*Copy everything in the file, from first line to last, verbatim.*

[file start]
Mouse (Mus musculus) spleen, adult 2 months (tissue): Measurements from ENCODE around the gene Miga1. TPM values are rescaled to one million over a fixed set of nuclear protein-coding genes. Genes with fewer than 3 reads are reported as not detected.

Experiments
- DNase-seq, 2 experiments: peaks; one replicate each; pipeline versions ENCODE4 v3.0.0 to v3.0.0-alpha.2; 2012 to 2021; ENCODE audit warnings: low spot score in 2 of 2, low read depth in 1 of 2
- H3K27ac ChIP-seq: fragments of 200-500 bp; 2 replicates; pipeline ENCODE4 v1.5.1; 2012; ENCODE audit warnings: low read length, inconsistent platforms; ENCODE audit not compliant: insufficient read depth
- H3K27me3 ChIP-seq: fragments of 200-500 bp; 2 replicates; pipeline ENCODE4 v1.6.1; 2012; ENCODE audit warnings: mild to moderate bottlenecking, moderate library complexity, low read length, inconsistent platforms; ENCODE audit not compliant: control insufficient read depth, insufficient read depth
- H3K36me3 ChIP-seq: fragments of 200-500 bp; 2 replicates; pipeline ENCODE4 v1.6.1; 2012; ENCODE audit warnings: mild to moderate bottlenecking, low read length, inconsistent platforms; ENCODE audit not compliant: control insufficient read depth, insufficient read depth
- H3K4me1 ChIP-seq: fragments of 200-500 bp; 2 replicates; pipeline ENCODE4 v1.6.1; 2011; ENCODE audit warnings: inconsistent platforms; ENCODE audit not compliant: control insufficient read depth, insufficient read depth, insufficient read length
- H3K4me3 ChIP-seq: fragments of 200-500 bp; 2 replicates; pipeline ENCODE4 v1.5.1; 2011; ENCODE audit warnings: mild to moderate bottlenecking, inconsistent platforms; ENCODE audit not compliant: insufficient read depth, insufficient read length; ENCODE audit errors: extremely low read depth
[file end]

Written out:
Mouse (Mus musculus) spleen, adult 2 months (tissue): Measurements from ENCODE around the gene Miga1. TPM values are rescaled to one million over a fixed set of nuclear protein-coding genes. Genes with fewer than 3 reads are reported as not detected.

Experiments
- DNase-seq, 2 experiments: peaks; one replicate each; pipeline versions ENCODE4 v3.0.0 to v3.0.0-alpha.2; 2012 to 2021; ENCODE audit warnings: low spot score in 2 of 2, low read depth in 1 of 2
- H3K27ac ChIP-seq: fragments of 200-500 bp; 2 replicates; pipeline ENCODE4 v1.5.1; 2012; ENCODE audit warnings: low read length, inconsistent platforms; ENCODE audit not compliant: insufficient read depth
- H3K27me3 ChIP-seq: fragments of 200-500 bp; 2 replicates; pipeline ENCODE4 v1.6.1; 2012; ENCODE audit warnings: mild to moderate bottlenecking, moderate library complexity, low read length, inconsistent platforms; ENCODE audit not compliant: control insufficient read depth, insufficient read depth
- H3K36me3 ChIP-seq: fragments of 200-500 bp; 2 replicates; pipeline ENCODE4 v1.6.1; 2012; ENCODE audit warnings: mild to moderate bottlenecking, low read length, inconsistent platforms; ENCODE audit not compliant: control insufficient read depth, insufficient read depth
- H3K4me1 ChIP-seq: fragments of 200-500 bp; 2 replicates; pipeline ENCODE4 v1.6.1; 2011; ENCODE audit warnings: inconsistent platforms; ENCODE audit not compliant: control insufficient read depth, insufficient read depth, insufficient read length
- H3K4me3 ChIP-seq: fragments of 200-500 bp; 2 replicates; pipeline ENCODE4 v1.5.1; 2011; ENCODE audit warnings: mild to moderate bottlenecking, inconsistent platforms; ENCODE audit not compliant: insufficient read depth, insufficient read length; ENCODE audit errors: extremely low read depth